So this is Amerika
I wrote this commentary in 2007, during the throes of the Bush Administration. It is, unfortunately, as appropriate today as it was 4 years ago.
We the People are in serious trouble if we can't get beyond our media-manufactured differences and take our country back.
In 1987 the mini-series Amerika aired on ABC amid much hype and controversy and then died a quick death. In 1995 there was a limited release on VHS. While the premise of the mini-series was to show the United States 10 years after a take-over by the Soviets, the story is hauntingly familiar to the America [Amerika] we are living in now.
For the most part, apathetic Americans let the coup progress with no resistance, resulting in an occupied America.
Nobody wanted to risk anything for anybody else. Everybody was afraid they were going to lose what they had. They knew it was bad. They were just afraid it'd get worse. That's all they lived for - for things not to get worse.1
The country was under direct control of the "Kremlin." Factories were dismantled and shipped to the Soviet Union -- leaving 40%+ of the population unemployed; history was rewritten -- Lincoln's picture now appearing beside Lenin.
Freedom of Speech -- gone. Freedom of Assembly -- gone. Resistance movement -- imprisoned. And the country being divided into three distinct region-countries -- Pacifica, Heartland and New England.
With the Bush Administration's brutal rape of the Constitution, our freedoms are in jeopardy today. The movement of jobs to the global marketplace is resulting in a rising tide of unemployment, Americans are disheartened.
In 1838, a young Abraham Lincoln spoke these prophetic words:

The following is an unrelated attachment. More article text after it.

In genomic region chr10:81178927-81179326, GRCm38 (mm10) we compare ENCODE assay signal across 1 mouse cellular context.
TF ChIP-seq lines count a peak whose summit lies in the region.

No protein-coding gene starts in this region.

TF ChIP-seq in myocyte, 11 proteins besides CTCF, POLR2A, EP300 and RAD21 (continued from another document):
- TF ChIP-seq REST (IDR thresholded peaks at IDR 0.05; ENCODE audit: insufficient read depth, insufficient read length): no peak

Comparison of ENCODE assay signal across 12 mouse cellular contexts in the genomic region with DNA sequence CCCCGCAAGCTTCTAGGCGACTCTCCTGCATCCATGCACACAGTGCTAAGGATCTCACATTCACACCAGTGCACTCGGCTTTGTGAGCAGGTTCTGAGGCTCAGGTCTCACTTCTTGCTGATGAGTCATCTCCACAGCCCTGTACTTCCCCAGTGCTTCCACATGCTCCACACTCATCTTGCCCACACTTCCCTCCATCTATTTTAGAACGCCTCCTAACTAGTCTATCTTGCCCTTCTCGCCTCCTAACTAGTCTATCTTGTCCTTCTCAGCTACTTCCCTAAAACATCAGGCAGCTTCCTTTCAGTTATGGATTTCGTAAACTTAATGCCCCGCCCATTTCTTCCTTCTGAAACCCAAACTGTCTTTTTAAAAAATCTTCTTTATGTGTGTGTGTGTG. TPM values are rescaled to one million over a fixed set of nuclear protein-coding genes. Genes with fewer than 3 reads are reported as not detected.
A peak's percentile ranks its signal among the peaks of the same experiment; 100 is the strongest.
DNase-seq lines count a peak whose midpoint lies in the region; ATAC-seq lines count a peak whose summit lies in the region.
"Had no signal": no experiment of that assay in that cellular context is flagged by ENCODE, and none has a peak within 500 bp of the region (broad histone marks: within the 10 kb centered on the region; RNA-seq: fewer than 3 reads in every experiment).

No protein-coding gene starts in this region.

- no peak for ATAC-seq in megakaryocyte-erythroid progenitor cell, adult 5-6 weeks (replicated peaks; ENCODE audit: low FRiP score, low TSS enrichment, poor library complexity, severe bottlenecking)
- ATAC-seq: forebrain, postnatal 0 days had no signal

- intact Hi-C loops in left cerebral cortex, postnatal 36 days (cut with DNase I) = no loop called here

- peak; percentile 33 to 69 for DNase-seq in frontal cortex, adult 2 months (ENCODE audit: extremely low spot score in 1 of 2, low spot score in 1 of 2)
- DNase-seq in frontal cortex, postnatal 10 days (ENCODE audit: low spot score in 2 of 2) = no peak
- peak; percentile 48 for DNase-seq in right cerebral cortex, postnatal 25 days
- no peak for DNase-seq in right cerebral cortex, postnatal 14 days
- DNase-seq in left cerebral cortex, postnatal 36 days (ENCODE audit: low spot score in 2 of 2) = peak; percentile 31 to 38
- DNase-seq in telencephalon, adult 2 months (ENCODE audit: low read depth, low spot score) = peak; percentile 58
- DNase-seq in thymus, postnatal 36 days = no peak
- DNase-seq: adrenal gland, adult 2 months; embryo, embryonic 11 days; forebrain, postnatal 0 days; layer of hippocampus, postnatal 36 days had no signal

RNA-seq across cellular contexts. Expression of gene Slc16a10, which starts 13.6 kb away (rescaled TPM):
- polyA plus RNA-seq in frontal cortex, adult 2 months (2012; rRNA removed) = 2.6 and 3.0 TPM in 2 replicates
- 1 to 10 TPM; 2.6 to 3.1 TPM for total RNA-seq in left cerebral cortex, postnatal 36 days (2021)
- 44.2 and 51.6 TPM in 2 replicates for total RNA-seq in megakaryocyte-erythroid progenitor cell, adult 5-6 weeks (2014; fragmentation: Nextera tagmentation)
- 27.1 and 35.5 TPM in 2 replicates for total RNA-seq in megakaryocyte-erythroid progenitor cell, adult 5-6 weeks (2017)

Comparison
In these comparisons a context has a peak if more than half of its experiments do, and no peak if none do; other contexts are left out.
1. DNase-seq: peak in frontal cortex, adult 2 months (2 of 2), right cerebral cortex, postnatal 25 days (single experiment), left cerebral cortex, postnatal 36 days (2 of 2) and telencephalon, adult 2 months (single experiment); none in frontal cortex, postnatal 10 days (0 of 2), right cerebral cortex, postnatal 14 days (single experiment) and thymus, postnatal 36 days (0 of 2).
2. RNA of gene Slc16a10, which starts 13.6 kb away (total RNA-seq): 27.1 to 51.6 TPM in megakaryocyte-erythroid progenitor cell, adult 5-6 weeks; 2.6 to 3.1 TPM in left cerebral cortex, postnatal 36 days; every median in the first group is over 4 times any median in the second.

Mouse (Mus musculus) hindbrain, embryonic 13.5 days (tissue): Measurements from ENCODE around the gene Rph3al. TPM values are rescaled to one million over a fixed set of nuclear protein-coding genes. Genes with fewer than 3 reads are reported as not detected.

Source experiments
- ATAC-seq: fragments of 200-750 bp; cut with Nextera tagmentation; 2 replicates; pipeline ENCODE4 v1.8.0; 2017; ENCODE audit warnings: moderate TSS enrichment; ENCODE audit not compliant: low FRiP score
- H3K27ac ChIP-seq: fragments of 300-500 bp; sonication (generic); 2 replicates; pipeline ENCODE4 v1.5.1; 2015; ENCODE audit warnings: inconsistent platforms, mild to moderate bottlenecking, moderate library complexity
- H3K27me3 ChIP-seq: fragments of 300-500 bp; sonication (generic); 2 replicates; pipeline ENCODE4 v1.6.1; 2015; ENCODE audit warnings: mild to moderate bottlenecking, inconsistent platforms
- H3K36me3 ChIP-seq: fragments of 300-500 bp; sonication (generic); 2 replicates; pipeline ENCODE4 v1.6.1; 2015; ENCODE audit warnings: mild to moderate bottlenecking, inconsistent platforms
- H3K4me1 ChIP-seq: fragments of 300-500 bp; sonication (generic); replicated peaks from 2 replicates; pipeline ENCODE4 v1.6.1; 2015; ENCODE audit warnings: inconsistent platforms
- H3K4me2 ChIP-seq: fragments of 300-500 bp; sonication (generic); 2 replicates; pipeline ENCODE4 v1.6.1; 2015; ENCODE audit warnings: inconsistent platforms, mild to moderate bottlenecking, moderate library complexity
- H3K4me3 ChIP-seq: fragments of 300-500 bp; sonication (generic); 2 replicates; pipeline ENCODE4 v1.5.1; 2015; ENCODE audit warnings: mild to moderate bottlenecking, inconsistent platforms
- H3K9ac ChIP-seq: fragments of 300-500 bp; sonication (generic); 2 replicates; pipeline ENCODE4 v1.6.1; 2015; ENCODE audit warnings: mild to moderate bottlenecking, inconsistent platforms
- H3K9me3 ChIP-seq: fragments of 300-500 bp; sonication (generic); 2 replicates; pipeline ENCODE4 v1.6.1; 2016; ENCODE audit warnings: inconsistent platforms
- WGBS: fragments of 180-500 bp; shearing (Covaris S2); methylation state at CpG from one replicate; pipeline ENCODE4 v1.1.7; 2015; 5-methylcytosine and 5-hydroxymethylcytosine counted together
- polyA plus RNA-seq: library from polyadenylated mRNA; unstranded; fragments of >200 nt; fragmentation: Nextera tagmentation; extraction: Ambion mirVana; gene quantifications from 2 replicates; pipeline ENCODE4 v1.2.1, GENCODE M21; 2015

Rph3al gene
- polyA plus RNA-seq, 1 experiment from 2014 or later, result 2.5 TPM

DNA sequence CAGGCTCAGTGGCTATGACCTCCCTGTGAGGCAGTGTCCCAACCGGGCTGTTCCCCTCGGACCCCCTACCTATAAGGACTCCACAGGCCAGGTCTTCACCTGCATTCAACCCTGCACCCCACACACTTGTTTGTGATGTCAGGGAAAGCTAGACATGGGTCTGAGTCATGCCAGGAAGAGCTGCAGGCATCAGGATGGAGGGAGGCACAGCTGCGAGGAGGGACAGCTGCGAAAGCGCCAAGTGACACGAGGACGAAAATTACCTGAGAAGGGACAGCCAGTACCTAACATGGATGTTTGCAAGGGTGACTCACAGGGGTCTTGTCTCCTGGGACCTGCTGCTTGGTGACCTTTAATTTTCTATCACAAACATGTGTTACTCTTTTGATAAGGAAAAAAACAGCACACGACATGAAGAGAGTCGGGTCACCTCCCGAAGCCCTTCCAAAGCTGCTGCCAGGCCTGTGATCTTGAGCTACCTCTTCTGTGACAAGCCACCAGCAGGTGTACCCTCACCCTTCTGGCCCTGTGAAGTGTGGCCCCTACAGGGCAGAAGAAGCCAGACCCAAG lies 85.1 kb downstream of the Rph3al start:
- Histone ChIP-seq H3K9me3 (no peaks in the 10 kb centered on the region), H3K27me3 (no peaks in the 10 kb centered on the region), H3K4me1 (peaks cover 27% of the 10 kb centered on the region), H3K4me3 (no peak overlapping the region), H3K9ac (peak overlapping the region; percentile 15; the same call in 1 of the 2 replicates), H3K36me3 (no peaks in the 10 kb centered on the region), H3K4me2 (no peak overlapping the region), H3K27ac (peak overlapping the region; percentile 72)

"From whence shall we expect the approach of danger? Shall some trans-Atlantic military giant step the earth and crush us at a blow? Never. All the armies of Europe and Asia . . . could not by force take a drink from the Ohio River or make a track on the Blue Ridge in the trial of a thousand years. No, if destruction be our lot we must ourselves be its author and finisher. As a nation of free men we will live forever or die by suicide."2
He did not foresee America falling to a foreign invader. "No, if destruction be our lot we must ourselves be its author [...]"
Are we authoring our own destruction right now? Have we come so far from the intents of our founding fathers that we have forgotten what it was they fought for?
In todays America would we elect an Abraham Lincoln? Unlikely. Our political offices go to the highest bidder, especially the "crown-jewel" of American politics -- the presidency. Instead of electing representatives of the people, we elect politicians. These politicians with their "power vested in me" attitude are destroying the basic fundamentals of our representative government.
"We the people" was not just a platitude ... it was a statement of hope, a statement of purpose. 185 years later, in his inaugural address, President Kennedy said:
> Let the word go forth form this time and place, to friend and foe alike, that the torch has been passed to a new generation of Americans.
To those people in huts and villages across the globe struggling to break the bonds of mass misery, we pledge our best efforts to help them help themselves [...] If a free society cannot help the many who are poor, it cannot save the few who are rich.3
We are that "new generation," and the torch we have been holding is flickering, ready to go out. Where is the hope and the purpose of America? That brightly burning torch that was passed to us only 46 years ago?
Party politics have not only divided us into Red and Blue, we have been divided into "patriot" and "non-patriot," "Christian" and "heathen." We are no longer Americans, with a common bond -- a common purpose, we are just a disjointed collection of people living in fear -- fear of losing our jobs -- fear of neighbors, both next door and across our borders -- fear of "terrorists" -- gangs -- drug addicts. Fear has moved in to replace the emptiness left when hope and purpose were taken hostage.
2Lincoln's Collected Works, ed. Roy Basler, Rutgers U.P., 1953-55
3Profiles in Courage, John F. Kennedy, pg. vii-viii
Reposted from the Archives